I also have quite a sweet tooth.  Once when I was in high school, I was over at a friend’s house, and his mom had just made cookies.  She put a plate of them on the table and made the mistake of saying, “eat as many as you want.”

I ate the whole plate.

I have more self-awareness these days, but no less of a hunger for cookies.

I’ve also never liked vegetables.  My parents once had me sit at the table until I finished my green beans.  When they went to the other room, I stuffed the green beans down the floor vents.  (My son has inherited my disinclination towards veggies, so I will be watching the vents.)

I always thought I was a healthy eater until I started meeting with a personal trainer.  He made me keep a food log, and he would circle all my cheeses, starches and refined sugars and say, “crap. crap. crap.”

I improved my eating habits mainly to get him off my back.  But there wasn’t really a desire to change.  After all, I wanted to enjoy food.  Life is too short, I reasoned, not to eat snicker-doodles.  Amen?

So when I decided to go Paleo, the main question in my mind was this: can my appetite be retrained to want what is healthy?  Or is it simply about discipline: denying my desires and choosing what is better?

Can hunger be rewired, or is health mainly a matter of self-denial?

Now as a Christian, I believe that human beings are more than just bodies: we are bodies and souls.  I further believe that body and soul are inextricably linked.  So this question resonates with me on a far deeper level.

Because I find that so many times my problem is not that I can’t do what I want.  The problem is: I want things that are bad for me.  I have an appetite for selfishness, laziness, and pride.

Can my soul’s appetites be retrained?  Or is it mainly about self-denial?

Question: What do you think?  Is health – whether physical or spiritual – mainly a matter of retraining the appetite or a matter of self-discipline?

The Paleo Experiment (1): How To Eat Like A Caveman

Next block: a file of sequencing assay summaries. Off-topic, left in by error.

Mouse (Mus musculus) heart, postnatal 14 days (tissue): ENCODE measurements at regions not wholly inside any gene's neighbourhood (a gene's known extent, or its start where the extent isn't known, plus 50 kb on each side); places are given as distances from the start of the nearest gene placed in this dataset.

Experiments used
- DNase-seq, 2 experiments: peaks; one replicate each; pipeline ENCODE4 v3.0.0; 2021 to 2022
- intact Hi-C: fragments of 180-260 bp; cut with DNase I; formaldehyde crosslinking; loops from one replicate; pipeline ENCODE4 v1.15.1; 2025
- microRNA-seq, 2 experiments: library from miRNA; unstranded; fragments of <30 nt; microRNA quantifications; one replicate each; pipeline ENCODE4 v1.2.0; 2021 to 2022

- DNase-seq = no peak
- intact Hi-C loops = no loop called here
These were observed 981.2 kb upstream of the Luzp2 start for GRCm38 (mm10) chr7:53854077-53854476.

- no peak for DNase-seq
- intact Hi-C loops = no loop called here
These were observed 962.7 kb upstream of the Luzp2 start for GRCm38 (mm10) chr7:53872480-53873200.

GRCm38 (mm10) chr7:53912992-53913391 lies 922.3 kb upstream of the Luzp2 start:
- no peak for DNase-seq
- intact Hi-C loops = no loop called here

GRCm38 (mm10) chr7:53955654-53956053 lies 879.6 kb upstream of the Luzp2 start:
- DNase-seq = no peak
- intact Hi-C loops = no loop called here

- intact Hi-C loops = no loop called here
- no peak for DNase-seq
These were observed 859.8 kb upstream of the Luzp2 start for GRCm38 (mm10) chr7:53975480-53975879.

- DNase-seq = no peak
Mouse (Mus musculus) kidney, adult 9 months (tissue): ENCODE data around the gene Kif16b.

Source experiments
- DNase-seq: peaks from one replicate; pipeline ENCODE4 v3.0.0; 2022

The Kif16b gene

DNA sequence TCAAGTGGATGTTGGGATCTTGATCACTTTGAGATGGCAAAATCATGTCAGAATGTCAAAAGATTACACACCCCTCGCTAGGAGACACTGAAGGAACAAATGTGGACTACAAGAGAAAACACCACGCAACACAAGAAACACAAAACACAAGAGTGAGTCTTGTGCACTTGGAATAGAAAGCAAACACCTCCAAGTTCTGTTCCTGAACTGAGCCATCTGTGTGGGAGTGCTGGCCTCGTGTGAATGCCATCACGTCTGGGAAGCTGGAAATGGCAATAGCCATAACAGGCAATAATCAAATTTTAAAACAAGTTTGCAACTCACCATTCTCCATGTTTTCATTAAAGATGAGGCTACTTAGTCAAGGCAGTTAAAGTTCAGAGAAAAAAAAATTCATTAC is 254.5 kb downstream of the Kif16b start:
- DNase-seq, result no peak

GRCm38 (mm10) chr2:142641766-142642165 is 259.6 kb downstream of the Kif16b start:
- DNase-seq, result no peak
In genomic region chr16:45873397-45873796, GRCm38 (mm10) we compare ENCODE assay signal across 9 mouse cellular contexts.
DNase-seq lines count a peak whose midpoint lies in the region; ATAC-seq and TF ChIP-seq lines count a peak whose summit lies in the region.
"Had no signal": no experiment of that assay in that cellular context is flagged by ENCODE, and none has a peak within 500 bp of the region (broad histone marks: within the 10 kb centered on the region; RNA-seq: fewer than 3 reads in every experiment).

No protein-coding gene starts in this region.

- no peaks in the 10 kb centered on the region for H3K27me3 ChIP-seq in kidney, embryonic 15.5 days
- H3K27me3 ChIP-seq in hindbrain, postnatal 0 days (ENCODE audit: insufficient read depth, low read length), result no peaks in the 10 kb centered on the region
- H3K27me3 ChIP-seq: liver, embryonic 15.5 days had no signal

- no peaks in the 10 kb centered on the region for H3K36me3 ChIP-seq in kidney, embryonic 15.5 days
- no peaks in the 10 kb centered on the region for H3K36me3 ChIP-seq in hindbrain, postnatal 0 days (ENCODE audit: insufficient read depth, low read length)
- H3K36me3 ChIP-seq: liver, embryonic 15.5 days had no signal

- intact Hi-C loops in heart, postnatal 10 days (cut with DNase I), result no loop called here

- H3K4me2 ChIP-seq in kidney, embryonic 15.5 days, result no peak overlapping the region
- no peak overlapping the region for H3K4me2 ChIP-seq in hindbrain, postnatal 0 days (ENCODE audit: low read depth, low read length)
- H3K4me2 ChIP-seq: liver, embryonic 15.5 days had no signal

My wife and I just finished a 30-Day experiment with the Paleo diet. In today’s post, I’d like to explain the diet and why we decided to do it.

Paleo is short for paleolithic, which is a fancy way of saying “Stone Age”.  The basic idea is that the human body is naturally adapted to the kind of diet that is common in pre-agricultural, hunter-gatherer societies.  In other words: lean meats, fish, vegetables, fruits, seeds and nuts.

There are a lot of evolutionary assumptions here that continue to be debated among nutritionists and anthropologists. These may come into play later in the series, but for now I’m not really interested in that side of the debate.  My concerns are much more pragmatic.

For now, I think I can draw parallels between the Paleo Diet and the Barefoot Running movement, which argues that the human beings are “born to run” barefoot: the modern innovation of running shoes is unnecessary.  Paleo proponents argue that the human body is “born to be run” by certain types of food, and modern civilization has actually led to the diseases of affluence that are common in modern society: obesity, heart disease, and various types of cancer (which are rare among hunter-gatherer societies).

So what can’t cavemen eat?  Processed food, refined sugar, grains and dairy. Specifically, cavemen can’t eat deep-dish pizza or lasagna, my two favorite foods.  Cavemen can’t consume cookies, which I eat like it’s my job. Cavemen have a hard time eating out; in fact, it’s nearly impossible.  Cavemen can’t drink diet Coke, sweet tea, lemonade or pretty much anything other than water and almond milk.  (Black coffee is allowed, alcohol is forbidden.)

I heard about the diet at my CrossFit gym. They were challenging us to take something called the Paleo Challenge, a 30-Day experiment with the Paleo lifestyle.  “Try it,” they said, “and see if you’re not better, faster, stronger, happier.”  Now I’m always skeptical about these kinds of promises, and yet I’ve seen such great results from CrossFit (which made similar promises), that I decided it might be worth a try. I wondered, could Paleo do for my health what CrossFit did for my fitness?

My wife had to sign off on it, especially since she does 99.9% of the cooking at our house (I make eggs for breakfast once a week).

I was surprised at how quickly she agreed to it.

I am a person who likes to experience things from the inside whenever possible rather than as a “detached observer”.  I didn’t think it would ultimately change the way I eat, but having never dieted before, I wanted to see if I felt as good as advertised.  Plus, it was only 30 days.  How hard could it be?

We told a family member who has diabetes about our experiment.  She said, “So basically, you have to eat like a diabetic.”

Yep.  For thirty days.

Question: What would be the hardest thing for you about the eating like a caveman?